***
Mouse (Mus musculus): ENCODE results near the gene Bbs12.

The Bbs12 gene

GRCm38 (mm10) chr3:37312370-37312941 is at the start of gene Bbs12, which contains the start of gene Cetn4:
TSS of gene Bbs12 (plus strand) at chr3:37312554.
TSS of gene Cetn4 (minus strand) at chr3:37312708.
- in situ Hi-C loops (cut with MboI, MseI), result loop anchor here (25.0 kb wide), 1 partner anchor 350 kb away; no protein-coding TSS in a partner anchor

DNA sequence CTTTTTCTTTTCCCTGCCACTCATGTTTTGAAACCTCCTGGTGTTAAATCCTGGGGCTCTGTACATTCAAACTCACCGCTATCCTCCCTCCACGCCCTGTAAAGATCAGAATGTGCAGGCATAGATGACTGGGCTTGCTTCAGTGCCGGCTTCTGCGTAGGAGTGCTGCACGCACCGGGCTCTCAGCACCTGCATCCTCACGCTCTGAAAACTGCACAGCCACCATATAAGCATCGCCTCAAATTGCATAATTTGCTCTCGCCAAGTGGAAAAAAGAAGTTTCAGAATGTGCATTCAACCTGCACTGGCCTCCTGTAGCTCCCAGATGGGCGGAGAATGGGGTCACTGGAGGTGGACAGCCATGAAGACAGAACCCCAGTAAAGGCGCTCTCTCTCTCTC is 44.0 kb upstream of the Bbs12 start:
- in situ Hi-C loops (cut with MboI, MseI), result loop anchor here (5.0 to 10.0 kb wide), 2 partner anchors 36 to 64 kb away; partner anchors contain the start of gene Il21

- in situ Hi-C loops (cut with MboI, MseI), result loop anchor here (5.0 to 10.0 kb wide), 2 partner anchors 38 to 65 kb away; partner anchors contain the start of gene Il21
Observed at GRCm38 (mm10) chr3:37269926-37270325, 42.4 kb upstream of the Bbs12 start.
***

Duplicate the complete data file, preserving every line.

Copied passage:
Mouse (Mus musculus): ENCODE results near the gene Bbs12.

The Bbs12 gene

GRCm38 (mm10) chr3:37312370-37312941 is at the start of gene Bbs12, which contains the start of gene Cetn4:
TSS of gene Bbs12 (plus strand) at chr3:37312554.
TSS of gene Cetn4 (minus strand) at chr3:37312708.
- in situ Hi-C loops (cut with MboI, MseI), result loop anchor here (25.0 kb wide), 1 partner anchor 350 kb away; no protein-coding TSS in a partner anchor

DNA sequence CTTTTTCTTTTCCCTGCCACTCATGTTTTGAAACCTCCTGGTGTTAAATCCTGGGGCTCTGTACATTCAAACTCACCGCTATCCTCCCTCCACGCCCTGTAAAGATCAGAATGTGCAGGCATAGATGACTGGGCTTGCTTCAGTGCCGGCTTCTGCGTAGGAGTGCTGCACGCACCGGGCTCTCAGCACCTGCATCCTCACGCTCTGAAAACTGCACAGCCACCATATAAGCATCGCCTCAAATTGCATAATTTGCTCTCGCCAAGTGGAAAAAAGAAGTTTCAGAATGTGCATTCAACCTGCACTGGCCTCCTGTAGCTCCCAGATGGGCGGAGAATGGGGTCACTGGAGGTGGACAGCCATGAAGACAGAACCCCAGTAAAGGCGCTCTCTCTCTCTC is 44.0 kb upstream of the Bbs12 start:
- in situ Hi-C loops (cut with MboI, MseI), result loop anchor here (5.0 to 10.0 kb wide), 2 partner anchors 36 to 64 kb away; partner anchors contain the start of gene Il21

- in situ Hi-C loops (cut with MboI, MseI), result loop anchor here (5.0 to 10.0 kb wide), 2 partner anchors 38 to 65 kb away; partner anchors contain the start of gene Il21
Observed at GRCm38 (mm10) chr3:37269926-37270325, 42.4 kb upstream of the Bbs12 start.